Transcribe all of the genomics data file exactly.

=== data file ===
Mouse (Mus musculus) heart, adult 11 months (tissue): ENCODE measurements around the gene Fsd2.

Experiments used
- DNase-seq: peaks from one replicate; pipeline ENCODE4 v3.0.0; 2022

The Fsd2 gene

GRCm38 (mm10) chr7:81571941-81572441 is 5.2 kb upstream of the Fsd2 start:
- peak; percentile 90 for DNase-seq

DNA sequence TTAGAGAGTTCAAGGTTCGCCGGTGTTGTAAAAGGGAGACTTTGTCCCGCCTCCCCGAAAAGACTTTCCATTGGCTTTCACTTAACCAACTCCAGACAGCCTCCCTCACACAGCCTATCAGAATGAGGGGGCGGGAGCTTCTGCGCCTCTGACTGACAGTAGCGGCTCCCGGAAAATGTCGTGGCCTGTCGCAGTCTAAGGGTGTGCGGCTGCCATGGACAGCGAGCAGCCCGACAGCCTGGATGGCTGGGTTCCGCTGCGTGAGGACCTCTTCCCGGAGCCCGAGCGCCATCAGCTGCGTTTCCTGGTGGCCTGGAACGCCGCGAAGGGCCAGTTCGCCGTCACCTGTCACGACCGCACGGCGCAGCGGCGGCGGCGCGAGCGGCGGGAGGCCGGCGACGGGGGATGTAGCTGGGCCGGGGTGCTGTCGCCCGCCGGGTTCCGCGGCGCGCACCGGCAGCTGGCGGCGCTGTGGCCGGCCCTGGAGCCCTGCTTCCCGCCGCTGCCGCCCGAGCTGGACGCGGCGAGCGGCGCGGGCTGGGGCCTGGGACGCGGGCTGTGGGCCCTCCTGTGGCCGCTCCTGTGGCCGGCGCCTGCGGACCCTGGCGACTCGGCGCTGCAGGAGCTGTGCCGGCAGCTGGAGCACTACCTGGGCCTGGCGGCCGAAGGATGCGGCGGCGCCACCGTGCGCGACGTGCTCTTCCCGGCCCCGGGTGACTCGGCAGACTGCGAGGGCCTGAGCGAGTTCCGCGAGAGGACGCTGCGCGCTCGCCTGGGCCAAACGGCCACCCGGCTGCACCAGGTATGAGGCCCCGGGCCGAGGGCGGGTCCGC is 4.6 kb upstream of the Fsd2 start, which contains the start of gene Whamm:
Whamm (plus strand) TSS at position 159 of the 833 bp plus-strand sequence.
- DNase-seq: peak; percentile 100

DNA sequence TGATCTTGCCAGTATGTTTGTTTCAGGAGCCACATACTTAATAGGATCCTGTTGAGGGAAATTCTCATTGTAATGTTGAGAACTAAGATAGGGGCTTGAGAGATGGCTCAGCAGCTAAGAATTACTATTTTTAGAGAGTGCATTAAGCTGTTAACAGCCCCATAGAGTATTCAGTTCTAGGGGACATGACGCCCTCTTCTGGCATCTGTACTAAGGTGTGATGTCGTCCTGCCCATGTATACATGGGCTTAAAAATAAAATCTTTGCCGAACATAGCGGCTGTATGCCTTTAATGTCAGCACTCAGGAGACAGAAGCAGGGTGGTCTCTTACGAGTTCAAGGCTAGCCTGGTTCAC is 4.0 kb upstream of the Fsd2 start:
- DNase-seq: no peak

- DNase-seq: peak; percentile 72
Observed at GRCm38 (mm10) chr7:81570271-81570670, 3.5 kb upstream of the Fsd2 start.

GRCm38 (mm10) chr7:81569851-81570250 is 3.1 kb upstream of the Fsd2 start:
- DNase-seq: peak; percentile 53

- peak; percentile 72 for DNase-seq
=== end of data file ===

Mouse (Mus musculus) heart, adult 11 months (tissue): ENCODE measurements around the gene Fsd2.

Experiments used
- DNase-seq: peaks from one replicate; pipeline ENCODE4 v3.0.0; 2022

The Fsd2 gene

GRCm38 (mm10) chr7:81571941-81572441 is 5.2 kb upstream of the Fsd2 start:
- peak; percentile 90 for DNase-seq

DNA sequence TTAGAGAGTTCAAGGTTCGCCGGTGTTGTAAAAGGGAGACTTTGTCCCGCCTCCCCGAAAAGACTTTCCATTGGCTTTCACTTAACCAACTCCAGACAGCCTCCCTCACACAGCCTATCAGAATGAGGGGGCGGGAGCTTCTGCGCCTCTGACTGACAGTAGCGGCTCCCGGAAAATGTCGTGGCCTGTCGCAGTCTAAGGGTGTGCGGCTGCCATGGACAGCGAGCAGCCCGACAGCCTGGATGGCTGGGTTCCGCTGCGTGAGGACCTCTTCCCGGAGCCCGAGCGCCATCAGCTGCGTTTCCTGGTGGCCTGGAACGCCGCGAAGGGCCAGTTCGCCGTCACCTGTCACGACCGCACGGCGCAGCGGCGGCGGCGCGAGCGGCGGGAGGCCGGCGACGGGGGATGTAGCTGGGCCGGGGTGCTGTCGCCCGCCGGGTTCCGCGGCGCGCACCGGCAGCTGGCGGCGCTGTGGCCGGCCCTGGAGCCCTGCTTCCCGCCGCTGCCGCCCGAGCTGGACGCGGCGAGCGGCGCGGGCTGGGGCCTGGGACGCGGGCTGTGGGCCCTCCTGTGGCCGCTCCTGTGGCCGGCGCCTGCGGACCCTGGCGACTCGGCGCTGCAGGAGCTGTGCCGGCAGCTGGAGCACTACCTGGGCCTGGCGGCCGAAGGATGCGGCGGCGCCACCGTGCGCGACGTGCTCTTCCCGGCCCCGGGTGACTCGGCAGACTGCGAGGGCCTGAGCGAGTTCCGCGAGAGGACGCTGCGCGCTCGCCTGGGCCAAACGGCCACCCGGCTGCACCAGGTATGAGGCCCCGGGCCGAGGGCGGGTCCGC is 4.6 kb upstream of the Fsd2 start, which contains the start of gene Whamm:
Whamm (plus strand) TSS at position 159 of the 833 bp plus-strand sequence.
- DNase-seq: peak; percentile 100

DNA sequence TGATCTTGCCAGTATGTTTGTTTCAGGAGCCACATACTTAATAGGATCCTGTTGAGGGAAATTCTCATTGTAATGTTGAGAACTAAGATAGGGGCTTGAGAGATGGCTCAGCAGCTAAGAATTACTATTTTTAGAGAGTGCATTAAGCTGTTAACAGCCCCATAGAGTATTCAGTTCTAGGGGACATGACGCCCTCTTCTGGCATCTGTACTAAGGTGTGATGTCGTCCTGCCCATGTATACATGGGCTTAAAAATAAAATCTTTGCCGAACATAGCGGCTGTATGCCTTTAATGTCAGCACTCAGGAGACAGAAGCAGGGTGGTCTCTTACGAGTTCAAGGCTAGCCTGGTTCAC is 4.0 kb upstream of the Fsd2 start:
- DNase-seq: no peak

- DNase-seq: peak; percentile 72
Observed at GRCm38 (mm10) chr7:81570271-81570670, 3.5 kb upstream of the Fsd2 start.

GRCm38 (mm10) chr7:81569851-81570250 is 3.1 kb upstream of the Fsd2 start:
- DNase-seq: peak; percentile 53

- peak; percentile 72 for DNase-seq